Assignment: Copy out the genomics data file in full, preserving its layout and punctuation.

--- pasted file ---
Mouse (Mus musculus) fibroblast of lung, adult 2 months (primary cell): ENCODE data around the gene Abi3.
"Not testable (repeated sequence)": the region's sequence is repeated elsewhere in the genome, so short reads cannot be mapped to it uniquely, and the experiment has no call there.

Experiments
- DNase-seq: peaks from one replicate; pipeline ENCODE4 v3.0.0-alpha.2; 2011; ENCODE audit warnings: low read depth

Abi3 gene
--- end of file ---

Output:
Mouse (Mus musculus) fibroblast of lung, adult 2 months (primary cell): ENCODE data around the gene Abi3.
"Not testable (repeated sequence)": the region's sequence is repeated elsewhere in the genome, so short reads cannot be mapped to it uniquely, and the experiment has no call there.

Experiments
- DNase-seq: peaks from one replicate; pipeline ENCODE4 v3.0.0-alpha.2; 2011; ENCODE audit warnings: low read depth

Abi3 gene